Biking to School

  • Always wear a bicycle helmet, no matter how short or long the ride is.
  • Ride on the right, and in the same direction as the cars.  Be sure the rider is familiar with the “rules of the road.”
  • Use the appropriate hand signals, and respect traffic lights & stop signs.
  • Wear brightly colored clothing to increase visibility.  White or light colored clothing and reflective gear is especially important when it’s getting dark

Walking to School

  • Make sure your child’s walk to school is a safe route, and that there are well-trained adult crossing guards at every intersections.
  • Find other children in your neighborhood with whom your child can walk to school.  In neighborhoods with higher levels of traffic, consider organizing a “walking school bus,” in which an adult accompanies a group of neighborhood children on their walk to school.
  • Be realistic about your child’s ability to walk to school.  Because smaller children are impulsive and less cautious around traffic, carefully consider whether or not they are ready to walk to school without an adult.
  • Walk with your children the first week, particularly if they are young or are walking to a new school, until you are sure that they know the route and can do it safely.
  • Brightly colored clothing will make your child more visible to drivers.

After School (and Before School) Child Care

  • During early and middle childhood, children need supervision by a responsible adult.  They should be available to get the children ready and off to school in the morning, and supervise them after school until you return home from work.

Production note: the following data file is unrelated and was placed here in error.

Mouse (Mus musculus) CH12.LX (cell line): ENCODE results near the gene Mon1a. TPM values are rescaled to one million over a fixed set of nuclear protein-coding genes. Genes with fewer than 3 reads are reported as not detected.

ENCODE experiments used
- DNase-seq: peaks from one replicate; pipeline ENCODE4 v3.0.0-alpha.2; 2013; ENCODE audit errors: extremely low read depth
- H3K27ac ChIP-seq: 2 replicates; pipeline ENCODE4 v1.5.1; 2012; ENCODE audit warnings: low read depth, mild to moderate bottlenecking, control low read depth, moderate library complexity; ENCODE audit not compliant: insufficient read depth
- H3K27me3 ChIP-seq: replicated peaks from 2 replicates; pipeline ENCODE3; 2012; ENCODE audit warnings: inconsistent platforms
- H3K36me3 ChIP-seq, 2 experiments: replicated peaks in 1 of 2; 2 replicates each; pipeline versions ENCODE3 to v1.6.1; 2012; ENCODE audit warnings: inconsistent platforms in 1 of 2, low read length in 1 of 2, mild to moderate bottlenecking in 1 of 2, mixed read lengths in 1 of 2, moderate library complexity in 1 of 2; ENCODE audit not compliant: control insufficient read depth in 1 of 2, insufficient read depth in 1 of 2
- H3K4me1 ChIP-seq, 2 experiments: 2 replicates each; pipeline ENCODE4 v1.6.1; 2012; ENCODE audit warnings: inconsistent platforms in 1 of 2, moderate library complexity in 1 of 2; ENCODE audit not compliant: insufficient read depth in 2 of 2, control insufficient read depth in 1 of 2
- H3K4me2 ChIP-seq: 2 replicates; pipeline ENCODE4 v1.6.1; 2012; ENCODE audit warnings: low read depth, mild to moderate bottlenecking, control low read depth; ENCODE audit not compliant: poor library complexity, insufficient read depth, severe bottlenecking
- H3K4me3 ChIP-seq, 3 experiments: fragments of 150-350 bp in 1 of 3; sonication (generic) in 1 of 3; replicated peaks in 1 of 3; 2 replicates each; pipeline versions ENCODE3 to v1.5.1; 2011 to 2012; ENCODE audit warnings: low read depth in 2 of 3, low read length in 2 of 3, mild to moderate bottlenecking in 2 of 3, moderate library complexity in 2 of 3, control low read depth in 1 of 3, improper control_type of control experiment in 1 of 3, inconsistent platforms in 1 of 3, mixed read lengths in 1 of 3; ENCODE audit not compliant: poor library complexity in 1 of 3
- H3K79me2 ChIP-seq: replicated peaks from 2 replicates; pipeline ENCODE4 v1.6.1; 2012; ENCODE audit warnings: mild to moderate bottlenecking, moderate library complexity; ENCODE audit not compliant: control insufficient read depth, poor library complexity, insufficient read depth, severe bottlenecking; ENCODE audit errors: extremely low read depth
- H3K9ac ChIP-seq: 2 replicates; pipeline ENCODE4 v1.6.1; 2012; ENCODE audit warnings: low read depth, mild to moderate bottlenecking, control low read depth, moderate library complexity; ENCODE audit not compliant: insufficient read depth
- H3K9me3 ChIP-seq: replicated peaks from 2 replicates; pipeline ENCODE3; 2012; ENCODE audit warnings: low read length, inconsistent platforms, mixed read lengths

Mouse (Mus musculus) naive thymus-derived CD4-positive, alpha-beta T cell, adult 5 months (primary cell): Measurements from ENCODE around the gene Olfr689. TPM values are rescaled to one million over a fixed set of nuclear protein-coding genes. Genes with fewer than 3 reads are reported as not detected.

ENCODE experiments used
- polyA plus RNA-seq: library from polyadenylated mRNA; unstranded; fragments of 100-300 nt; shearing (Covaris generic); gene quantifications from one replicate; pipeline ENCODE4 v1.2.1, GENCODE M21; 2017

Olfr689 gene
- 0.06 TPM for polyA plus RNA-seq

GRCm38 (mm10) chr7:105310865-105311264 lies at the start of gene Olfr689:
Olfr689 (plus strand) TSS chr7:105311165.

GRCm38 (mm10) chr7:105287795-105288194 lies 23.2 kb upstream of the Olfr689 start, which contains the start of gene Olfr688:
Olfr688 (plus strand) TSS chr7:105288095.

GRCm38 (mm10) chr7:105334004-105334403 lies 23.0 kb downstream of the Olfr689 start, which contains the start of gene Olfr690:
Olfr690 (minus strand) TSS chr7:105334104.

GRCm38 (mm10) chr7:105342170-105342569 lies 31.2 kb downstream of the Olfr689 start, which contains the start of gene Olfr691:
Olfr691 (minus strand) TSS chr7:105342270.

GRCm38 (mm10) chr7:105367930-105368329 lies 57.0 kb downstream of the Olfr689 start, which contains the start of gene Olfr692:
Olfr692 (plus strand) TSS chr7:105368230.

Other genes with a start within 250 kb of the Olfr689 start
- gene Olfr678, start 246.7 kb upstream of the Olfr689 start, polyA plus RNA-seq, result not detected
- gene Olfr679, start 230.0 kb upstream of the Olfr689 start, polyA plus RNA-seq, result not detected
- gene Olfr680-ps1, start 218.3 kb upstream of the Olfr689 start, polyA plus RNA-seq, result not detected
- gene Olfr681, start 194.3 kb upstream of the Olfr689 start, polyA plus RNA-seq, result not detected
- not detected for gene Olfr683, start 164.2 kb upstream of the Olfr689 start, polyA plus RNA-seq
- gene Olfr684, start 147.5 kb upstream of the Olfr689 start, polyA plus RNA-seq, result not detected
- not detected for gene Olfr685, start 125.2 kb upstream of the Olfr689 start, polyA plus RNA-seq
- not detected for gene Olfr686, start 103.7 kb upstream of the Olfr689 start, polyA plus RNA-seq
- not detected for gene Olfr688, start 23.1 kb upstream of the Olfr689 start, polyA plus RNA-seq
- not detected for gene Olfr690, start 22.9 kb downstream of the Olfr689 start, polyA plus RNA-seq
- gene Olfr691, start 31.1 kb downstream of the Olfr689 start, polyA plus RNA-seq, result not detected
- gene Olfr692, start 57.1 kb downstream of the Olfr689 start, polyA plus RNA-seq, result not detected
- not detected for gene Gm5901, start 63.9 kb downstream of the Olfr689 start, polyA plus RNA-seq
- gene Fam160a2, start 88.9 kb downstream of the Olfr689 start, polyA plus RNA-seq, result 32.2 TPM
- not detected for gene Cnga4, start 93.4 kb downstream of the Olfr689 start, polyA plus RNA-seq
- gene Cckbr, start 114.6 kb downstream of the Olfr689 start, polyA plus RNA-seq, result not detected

• If a family members will care for your child, let them know what your rules are regarding discipline and homework.  They can help to keep it consistent.
  • Pre-teens (11 & 12 year olds) should not come home to an empty house in the afternoon unless they show unusual maturity for their age.
  • If alternate supervision by an adult is not available, make efforts to supervise the children from a distance.  Children should have a set time when they are expected to arrive at home and should check in with a neighbor or with a parent by telephone.
  • If you choose a commercial after-school program, make sure to do your research.  Inquire about the training of the staff, the staff-to-child ratio, and the safety of the rooms & play areas.

Developing Good Homework & Study Habits

  • Create an environment that is conducive to doing homework – children need a consistent workspace in their bedroom or another area of the home that is quiet, without distractions, and promotes study.
  • Establish a rule that the TV and other electronic distractions stay off during homework time, and supervise computer & Internet usage.
  • Be available to answer questions and help as needed, by never do children’s homework for them.
  • Take steps to help alleviate eye fatigue, neck fatigue and brain fatigue while studying. It may be helpful to close the books for a few minutes, stretch, and take a break periodically when it will not be too disruptive.
  • If your child is struggling with a particular subject, and you aren’t able to help yourself, a tutor can be a good solution. Talk it over with your child’s teacher first.
  • Some children need help organizing their homework and assignments.  Checklists, timers, and supervision can help to overcome homework problems.
  • If your child is having difficulty focusing on or completing homework, discuss this with your child’s teacher, school counselor, or health care provider.

For more information:

Source: CMG